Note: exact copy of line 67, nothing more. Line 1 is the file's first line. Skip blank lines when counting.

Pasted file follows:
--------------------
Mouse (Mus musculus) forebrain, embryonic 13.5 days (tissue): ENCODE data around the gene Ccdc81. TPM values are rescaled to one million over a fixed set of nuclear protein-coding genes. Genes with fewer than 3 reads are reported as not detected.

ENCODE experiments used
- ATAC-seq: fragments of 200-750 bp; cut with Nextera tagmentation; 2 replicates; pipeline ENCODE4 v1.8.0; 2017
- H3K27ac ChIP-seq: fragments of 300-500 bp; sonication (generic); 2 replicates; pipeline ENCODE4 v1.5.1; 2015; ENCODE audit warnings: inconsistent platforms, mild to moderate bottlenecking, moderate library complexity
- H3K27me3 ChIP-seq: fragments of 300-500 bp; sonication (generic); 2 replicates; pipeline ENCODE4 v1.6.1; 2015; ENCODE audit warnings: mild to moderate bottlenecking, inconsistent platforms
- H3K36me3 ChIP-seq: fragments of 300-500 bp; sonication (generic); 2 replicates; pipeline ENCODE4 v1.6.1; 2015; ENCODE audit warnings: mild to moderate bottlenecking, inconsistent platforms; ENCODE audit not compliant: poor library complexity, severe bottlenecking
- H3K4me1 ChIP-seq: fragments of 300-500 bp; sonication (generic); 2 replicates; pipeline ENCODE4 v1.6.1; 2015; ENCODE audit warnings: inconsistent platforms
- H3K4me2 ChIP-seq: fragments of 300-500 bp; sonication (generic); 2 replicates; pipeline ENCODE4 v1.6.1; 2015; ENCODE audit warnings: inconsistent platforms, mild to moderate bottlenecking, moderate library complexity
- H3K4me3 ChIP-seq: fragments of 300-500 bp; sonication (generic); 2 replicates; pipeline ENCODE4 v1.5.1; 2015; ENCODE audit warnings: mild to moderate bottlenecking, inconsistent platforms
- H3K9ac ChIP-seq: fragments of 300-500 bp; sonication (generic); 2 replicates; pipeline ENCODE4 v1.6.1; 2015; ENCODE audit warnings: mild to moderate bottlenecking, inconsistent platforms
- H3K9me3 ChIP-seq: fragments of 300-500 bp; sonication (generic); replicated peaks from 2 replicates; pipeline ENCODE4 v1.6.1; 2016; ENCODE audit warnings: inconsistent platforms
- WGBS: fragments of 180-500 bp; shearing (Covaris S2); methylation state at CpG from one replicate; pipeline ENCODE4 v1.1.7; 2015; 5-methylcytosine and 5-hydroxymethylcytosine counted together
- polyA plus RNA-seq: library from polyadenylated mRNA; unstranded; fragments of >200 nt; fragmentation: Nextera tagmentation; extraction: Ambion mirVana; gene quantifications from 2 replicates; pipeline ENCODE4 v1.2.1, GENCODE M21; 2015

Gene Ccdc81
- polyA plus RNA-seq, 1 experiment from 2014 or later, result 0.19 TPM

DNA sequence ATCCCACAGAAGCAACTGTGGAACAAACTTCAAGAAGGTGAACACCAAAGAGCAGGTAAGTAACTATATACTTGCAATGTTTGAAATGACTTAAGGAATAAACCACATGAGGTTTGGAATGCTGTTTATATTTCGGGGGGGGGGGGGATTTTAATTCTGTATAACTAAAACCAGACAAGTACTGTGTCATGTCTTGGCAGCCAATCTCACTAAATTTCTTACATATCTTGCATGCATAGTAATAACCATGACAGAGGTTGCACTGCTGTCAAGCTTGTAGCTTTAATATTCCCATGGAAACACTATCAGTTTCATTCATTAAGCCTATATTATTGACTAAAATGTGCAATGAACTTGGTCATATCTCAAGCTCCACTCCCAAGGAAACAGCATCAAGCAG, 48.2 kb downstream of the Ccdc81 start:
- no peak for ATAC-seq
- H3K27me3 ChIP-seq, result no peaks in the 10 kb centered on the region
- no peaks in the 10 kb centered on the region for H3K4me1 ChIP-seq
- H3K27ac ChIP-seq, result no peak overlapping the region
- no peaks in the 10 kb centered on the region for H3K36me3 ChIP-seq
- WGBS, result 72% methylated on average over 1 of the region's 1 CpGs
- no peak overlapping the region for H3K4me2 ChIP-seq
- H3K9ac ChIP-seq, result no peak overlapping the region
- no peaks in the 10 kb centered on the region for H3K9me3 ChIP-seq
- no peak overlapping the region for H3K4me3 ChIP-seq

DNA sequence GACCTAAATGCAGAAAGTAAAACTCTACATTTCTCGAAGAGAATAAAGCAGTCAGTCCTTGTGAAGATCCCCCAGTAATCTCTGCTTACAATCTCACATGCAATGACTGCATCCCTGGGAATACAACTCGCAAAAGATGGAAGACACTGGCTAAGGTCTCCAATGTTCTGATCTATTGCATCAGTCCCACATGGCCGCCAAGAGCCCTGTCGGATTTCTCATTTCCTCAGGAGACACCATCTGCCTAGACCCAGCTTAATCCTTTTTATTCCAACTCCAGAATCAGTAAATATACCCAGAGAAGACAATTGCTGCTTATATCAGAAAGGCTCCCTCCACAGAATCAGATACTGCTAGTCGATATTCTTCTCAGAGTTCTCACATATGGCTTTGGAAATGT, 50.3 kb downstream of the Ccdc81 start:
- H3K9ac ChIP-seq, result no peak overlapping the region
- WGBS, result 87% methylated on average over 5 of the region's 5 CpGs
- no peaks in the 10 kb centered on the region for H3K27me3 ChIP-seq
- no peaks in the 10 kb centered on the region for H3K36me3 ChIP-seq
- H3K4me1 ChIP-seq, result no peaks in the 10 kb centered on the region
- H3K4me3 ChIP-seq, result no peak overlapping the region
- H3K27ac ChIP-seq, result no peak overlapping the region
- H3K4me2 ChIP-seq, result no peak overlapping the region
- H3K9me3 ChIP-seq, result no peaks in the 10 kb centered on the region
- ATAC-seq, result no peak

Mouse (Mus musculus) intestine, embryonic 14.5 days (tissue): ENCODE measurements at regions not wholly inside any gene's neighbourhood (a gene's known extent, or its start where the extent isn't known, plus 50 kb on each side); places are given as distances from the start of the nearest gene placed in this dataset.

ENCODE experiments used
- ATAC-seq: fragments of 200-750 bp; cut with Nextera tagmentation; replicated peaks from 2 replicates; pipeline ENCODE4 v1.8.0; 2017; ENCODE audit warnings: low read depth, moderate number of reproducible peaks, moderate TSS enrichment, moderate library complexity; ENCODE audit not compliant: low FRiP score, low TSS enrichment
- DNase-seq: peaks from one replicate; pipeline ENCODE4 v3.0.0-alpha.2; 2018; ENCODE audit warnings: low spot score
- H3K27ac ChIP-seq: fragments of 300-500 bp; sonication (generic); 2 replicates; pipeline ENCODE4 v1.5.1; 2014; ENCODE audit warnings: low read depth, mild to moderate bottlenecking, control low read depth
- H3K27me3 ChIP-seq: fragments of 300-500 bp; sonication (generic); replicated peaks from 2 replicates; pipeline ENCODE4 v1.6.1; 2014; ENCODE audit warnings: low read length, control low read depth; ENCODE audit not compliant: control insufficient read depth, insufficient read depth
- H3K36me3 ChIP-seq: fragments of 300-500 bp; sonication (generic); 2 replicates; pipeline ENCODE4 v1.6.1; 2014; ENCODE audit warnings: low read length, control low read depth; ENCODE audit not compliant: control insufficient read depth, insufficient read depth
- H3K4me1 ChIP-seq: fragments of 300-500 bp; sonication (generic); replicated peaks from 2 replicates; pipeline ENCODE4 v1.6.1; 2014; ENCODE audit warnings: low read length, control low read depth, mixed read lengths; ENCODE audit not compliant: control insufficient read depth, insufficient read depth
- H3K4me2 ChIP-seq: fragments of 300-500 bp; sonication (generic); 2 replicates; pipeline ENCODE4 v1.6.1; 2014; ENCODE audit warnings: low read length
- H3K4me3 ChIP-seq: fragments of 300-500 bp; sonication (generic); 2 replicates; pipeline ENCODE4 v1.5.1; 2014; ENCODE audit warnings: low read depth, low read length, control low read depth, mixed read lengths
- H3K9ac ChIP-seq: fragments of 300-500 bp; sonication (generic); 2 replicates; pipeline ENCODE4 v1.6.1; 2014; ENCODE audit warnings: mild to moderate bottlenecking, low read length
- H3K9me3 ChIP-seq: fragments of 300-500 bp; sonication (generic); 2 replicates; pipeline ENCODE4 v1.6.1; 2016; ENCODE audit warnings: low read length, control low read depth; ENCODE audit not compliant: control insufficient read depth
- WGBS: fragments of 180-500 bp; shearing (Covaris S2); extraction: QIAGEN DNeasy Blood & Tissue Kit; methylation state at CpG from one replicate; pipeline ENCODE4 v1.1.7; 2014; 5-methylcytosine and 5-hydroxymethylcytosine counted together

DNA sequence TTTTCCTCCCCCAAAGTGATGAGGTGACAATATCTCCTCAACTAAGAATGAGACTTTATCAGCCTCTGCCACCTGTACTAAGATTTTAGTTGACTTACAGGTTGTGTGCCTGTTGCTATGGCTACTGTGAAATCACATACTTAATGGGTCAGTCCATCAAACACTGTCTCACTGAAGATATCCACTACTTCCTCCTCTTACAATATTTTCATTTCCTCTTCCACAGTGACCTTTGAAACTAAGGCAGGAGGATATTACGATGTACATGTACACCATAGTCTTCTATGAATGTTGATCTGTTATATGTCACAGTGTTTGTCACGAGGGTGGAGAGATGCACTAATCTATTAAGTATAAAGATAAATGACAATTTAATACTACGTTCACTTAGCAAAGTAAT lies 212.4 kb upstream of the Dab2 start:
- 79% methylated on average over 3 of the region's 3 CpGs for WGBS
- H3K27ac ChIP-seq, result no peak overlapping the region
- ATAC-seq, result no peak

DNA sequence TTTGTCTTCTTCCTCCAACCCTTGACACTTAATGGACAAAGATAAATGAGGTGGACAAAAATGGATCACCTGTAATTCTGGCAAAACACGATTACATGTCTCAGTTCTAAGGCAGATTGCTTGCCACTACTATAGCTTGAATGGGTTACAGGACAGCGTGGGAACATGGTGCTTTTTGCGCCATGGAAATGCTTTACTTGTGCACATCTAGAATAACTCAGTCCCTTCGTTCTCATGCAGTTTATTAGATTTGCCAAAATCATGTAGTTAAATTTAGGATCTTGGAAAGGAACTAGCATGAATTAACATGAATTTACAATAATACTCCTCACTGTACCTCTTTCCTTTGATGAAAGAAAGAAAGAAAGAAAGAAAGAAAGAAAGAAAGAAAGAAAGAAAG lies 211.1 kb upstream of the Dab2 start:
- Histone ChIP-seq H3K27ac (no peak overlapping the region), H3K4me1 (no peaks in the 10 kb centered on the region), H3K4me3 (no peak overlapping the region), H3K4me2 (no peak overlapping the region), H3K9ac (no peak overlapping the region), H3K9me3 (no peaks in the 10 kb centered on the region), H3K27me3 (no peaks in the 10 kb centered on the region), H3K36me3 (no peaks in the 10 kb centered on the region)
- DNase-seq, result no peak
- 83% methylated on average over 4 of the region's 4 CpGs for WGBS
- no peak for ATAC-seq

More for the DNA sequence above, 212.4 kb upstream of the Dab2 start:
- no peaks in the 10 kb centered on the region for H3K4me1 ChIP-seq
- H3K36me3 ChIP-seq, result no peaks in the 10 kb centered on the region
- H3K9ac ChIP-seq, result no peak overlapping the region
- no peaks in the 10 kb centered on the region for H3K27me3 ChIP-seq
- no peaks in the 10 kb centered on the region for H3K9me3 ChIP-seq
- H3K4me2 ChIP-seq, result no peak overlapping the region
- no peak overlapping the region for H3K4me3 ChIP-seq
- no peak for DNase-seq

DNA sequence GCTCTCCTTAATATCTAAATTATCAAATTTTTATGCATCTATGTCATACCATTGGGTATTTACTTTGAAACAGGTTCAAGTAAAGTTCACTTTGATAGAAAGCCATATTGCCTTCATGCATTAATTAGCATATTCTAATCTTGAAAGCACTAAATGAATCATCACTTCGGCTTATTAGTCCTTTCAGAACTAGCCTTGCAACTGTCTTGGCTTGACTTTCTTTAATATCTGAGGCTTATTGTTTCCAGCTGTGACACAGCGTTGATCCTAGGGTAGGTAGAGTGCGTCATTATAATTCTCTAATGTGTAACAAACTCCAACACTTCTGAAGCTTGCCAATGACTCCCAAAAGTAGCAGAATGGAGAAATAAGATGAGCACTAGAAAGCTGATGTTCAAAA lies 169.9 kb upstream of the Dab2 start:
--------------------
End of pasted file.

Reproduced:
- no peak overlapping the region for H3K4me3 ChIP-seq